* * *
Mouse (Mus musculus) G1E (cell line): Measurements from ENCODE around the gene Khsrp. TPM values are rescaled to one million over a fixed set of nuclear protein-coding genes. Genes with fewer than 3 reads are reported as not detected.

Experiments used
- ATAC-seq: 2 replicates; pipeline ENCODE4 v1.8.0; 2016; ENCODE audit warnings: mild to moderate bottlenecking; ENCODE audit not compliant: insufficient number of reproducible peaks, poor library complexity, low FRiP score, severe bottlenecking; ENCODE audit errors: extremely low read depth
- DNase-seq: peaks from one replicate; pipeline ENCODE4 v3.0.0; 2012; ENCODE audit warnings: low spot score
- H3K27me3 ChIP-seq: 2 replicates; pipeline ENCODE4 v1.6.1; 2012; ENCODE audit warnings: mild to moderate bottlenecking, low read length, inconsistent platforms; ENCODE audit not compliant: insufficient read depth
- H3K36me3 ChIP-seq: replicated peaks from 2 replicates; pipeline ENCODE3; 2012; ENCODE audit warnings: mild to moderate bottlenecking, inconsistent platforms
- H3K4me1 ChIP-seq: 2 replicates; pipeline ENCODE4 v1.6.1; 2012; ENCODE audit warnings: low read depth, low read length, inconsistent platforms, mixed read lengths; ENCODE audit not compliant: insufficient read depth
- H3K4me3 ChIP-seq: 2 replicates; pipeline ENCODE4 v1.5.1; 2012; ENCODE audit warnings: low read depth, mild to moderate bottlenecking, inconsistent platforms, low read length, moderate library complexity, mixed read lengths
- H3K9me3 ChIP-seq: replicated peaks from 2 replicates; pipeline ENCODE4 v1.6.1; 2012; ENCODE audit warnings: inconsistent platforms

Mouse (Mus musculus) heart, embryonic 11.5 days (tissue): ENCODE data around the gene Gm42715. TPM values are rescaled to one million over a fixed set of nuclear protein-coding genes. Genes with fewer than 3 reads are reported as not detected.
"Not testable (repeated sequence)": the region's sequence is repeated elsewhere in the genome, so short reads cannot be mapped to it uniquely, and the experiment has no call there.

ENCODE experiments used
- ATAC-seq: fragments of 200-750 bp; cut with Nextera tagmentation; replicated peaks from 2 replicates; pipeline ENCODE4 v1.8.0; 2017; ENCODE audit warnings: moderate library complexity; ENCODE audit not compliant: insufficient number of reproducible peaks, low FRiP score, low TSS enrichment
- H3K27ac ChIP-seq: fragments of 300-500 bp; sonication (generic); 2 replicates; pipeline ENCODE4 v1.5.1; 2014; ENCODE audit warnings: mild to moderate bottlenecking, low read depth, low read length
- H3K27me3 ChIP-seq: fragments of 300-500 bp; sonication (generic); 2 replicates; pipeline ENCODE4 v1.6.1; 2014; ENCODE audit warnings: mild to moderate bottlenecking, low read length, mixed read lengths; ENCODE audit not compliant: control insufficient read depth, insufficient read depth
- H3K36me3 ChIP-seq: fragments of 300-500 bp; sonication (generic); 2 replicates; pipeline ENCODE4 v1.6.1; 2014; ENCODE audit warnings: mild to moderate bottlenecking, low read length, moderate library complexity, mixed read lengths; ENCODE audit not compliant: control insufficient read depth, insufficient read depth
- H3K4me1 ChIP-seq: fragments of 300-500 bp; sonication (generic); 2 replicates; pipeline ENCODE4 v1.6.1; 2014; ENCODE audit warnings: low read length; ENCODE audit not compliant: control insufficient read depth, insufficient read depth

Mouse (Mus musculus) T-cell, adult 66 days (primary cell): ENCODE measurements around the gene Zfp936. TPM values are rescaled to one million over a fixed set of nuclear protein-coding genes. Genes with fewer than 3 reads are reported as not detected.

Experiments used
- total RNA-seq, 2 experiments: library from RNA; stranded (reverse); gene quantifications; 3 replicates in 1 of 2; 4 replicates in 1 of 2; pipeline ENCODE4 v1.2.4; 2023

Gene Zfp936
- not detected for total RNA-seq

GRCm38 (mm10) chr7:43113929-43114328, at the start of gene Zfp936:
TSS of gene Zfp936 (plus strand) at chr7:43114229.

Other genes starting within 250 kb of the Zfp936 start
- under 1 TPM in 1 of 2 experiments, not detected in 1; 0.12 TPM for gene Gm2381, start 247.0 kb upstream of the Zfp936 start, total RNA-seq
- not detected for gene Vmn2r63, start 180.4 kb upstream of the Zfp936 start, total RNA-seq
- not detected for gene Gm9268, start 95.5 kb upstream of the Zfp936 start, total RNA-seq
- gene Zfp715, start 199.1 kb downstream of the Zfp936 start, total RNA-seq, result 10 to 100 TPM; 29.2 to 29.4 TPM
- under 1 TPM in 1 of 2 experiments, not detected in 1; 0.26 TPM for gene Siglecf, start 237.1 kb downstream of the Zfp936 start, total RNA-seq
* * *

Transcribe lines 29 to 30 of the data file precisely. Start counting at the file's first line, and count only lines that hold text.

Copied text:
- gene Zfp715, start 199.1 kb downstream of the Zfp936 start, total RNA-seq, result 10 to 100 TPM; 29.2 to 29.4 TPM
- under 1 TPM in 1 of 2 experiments, not detected in 1; 0.26 TPM for gene Siglecf, start 237.1 kb downstream of the Zfp936 start, total RNA-seq